George Frideric Handel Sheet Music

George Frideric Handel was one of the great composers of the Baroque era. A truly cosmopolitan figure, Handel was born in the town of Halle in Saxony in 1685 but spent most of his life in England. The British truly appreciated his music and his most famous works were written for them.

Handel had music lessons with Zachow, the organist at the Church of Our Lady in Halle. In 1703, after a short spell at Halle Cathedral, Handel moved to Hamburg, the principal centre of German opera, and composed his first opera Almira there. From 1706 to 1710 Handel lived in Italy. These were very important years for Handel as he laid the foundations of his compositional style.

In 1710 Handel returned to Germany to become the Director of Music at the Electoral Court of Hanover. He soon left to visit London for a year where he had another operatic triumph with Rinaldo. Handel returned to Germany but was back in London in 1712, having been granted leave 'for a reasonable time'. However, he was still there two years later when his master, the Elector of Hanover, was crowned King George I of England!

Legend has it that Handel was restored to favour after composing a suite of dance movements as a surprise for the King during a boating party on the Thames in 1717. Water Music, contains some of Handel's most memorable music, along with his Music for the Royal Fireworks, written for another royal occasion in 1749.

Handel settled into a long and prosperous career in London, patronised by the royal family and held in high regard by the British public. At the same time, Handel was engaged to compose operas and find singers for the Royal Academy of Music, a company set up to present Italian opera to the London public. Handel composed many of his 41 operas, including Giulio Cesare and Rodelinda for performance at the King's Theatre, Haymarket, and later at the Covent Garden Theatre.

In 1729 the Academy collapsed and Handel took over the theatre as entrepreneur as well as composer. More operas followed, including Alcina and Serse, but times were changing. A rival company, The Opera of the Nobility, was set up in 1733 and the two companies battled for singers, composers, and audiences. With the bankruptcy of both opera companies in 1737, Handel took a new direction. He turned his attention to the oratorio, a dramatic idiom for soloists and chorus, usually based on an Old Testament story that was essentially an opera but performed in concert rather than staged. Handel was writing for a new audience, the expanding British middle-classes, who, not enamoured with the aristocratic opera house and its tales from Classical mythology, were much happier to listen to an 'improving' biblical tale.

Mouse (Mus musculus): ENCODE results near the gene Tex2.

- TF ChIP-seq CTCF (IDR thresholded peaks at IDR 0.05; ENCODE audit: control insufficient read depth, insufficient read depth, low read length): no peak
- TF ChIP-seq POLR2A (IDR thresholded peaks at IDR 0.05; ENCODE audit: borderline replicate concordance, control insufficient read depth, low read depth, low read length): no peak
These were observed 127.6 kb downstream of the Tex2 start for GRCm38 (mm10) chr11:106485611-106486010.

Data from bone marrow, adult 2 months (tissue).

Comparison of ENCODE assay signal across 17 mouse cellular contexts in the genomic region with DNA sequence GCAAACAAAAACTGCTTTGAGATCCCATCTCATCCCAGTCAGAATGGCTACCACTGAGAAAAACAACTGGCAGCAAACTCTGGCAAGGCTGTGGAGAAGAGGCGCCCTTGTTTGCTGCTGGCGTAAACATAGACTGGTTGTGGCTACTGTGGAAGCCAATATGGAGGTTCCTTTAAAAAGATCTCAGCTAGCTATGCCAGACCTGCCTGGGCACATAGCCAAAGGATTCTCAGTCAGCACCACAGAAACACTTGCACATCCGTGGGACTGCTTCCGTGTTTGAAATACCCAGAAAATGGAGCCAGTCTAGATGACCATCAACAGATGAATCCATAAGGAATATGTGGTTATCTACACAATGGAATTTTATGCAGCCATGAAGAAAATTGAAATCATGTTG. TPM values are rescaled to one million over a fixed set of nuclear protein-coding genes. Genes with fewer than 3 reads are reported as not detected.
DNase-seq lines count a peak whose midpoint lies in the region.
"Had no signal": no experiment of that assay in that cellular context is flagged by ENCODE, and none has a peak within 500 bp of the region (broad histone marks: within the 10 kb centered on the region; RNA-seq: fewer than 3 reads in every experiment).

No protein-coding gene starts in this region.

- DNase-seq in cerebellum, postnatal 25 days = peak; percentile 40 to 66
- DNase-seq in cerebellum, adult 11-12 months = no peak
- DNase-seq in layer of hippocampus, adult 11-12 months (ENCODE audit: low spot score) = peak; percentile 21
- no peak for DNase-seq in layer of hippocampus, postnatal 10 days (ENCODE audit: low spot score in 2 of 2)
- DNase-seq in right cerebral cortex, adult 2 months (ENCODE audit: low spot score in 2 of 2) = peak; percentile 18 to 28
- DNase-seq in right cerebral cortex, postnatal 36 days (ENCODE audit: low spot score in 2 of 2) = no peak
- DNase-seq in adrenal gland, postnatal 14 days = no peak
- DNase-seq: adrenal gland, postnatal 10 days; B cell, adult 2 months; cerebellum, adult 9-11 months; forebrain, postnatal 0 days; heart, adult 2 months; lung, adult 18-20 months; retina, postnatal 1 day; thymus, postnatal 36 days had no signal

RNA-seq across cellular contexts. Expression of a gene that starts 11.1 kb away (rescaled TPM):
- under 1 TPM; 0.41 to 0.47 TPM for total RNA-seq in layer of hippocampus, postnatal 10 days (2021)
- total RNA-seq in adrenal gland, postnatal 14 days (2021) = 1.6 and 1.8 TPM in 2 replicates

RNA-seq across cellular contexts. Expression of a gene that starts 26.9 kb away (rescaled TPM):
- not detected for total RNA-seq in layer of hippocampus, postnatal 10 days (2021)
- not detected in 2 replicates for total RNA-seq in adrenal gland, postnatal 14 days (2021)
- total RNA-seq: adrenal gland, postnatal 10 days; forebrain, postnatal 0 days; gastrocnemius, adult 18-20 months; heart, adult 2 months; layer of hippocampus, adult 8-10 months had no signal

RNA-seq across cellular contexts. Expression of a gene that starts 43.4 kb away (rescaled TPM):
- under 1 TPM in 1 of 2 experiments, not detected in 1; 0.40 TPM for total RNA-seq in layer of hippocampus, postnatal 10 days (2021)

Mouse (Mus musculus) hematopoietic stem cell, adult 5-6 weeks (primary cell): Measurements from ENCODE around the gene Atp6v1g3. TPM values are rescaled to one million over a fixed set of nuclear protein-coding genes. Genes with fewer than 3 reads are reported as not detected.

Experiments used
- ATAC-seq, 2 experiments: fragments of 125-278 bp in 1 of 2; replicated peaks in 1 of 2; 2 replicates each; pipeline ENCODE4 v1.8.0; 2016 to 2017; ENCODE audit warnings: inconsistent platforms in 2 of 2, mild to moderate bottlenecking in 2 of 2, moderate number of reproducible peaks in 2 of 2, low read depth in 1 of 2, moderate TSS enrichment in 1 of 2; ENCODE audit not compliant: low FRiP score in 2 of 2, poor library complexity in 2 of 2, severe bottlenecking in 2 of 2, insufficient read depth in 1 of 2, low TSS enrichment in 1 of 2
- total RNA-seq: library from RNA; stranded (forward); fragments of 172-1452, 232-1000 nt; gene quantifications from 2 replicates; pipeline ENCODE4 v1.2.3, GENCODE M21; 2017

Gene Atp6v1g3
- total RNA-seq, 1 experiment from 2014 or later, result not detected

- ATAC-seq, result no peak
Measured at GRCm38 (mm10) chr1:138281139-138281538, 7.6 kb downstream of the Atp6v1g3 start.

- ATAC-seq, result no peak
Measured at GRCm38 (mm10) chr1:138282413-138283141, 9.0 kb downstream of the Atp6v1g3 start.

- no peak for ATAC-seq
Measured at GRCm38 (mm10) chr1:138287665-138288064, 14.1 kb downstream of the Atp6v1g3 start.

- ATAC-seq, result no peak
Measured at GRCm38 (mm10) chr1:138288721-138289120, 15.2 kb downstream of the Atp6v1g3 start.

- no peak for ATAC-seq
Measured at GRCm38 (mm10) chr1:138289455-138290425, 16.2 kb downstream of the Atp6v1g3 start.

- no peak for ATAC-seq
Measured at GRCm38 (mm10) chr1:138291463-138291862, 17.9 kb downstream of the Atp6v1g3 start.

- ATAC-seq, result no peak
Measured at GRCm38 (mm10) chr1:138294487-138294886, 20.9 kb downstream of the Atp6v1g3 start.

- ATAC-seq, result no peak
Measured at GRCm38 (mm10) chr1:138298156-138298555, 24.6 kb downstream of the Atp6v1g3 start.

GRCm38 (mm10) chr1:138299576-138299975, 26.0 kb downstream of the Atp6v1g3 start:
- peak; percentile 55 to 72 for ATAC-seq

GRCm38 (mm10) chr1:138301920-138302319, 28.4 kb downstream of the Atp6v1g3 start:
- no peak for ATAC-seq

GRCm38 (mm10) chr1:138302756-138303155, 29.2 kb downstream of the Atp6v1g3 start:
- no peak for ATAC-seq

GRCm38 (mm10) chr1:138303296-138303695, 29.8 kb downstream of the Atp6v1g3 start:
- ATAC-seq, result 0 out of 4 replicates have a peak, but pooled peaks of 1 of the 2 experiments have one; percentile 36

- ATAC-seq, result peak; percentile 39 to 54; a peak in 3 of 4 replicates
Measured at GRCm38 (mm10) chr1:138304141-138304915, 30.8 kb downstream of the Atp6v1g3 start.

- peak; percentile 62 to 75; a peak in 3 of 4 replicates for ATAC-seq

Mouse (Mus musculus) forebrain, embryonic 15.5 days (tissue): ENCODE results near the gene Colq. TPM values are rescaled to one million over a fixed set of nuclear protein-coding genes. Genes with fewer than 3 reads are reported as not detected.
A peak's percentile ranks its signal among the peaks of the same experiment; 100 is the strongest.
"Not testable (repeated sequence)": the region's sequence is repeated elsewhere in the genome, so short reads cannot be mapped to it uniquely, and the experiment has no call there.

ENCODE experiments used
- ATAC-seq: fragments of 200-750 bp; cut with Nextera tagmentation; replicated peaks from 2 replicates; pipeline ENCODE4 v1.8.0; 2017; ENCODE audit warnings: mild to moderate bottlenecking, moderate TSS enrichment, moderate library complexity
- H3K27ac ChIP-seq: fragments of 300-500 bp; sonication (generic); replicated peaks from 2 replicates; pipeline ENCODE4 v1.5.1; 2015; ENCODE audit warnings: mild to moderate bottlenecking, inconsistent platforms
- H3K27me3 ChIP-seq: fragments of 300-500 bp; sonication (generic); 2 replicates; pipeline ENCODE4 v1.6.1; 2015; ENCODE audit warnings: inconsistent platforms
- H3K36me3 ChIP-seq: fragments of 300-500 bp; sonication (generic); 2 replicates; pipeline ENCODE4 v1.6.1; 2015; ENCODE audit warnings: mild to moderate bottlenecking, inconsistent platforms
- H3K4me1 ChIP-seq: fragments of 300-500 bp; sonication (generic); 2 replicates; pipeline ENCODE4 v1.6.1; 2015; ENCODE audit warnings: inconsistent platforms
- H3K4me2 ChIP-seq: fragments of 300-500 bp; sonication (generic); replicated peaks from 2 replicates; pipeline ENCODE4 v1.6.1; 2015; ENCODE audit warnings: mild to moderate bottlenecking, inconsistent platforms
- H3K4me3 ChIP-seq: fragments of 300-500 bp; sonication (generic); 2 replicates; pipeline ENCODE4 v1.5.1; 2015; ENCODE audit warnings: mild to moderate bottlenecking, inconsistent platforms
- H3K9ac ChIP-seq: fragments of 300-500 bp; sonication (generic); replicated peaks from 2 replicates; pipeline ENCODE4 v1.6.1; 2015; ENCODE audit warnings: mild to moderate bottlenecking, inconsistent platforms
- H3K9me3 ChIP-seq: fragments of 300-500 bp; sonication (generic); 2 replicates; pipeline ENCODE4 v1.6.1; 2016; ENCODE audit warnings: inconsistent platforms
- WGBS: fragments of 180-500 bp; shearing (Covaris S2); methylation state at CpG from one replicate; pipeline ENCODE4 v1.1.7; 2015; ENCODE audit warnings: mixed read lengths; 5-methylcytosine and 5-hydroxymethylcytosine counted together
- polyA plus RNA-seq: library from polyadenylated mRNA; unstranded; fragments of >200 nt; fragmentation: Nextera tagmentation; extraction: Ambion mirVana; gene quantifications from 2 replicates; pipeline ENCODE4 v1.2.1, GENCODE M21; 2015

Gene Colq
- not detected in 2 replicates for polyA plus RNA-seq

Handel expanded the role of the chorus in his oratorios, using the British choral tradition to advantage. Little-used in his operas, the chorus became essential to the dramatic impact of the oratorio. In the mid-1730s Handel leased a theatre for oratorio performances during Lent, when opera was not permitted. The concerts were extremely popular and had the added bonus of a performance, from Handel himself, of his own organ concertos during the interval.

By 1739 Handel had firmly established the oratorio with Saul and Israel in Egypt. In 1741 he travelled to Dublin to give a series of concerts for charity, the visit culminating in the first performance of Messiah, the most famous choral work in the English-speaking world. Handel's genius at writing for the chorus is exemplified in the dramatic 'Hallelujah Chorus'. At a performance of Messiah in London, the King was so moved by this chorus that he stood up, a tradition that has remained ever since.

Some of the instrumental music from the oratorios became well known pieces in their own right, e.g. 'The Arrival of the Queen of Sheba', from the oratorio Solomon. Such was the popular appeal of his music, Handel was often commissioned to compose for state events. His four anthems for the Coronation of George II in 1727 included 'Zadok the Priest', which has been sung at every British coronation since.

Handel's eyesight began to fail as he finished his last oratorio Jephtha (1752) and by 1753 he was virtually blind. He died in 1759 at the age of 74. Very much a 'national institution', the esteem in which London music-lovers held Handel was demonstrated at his funeral and burial in Westminster Abbey, which was attended by 3000 of his loyal public.

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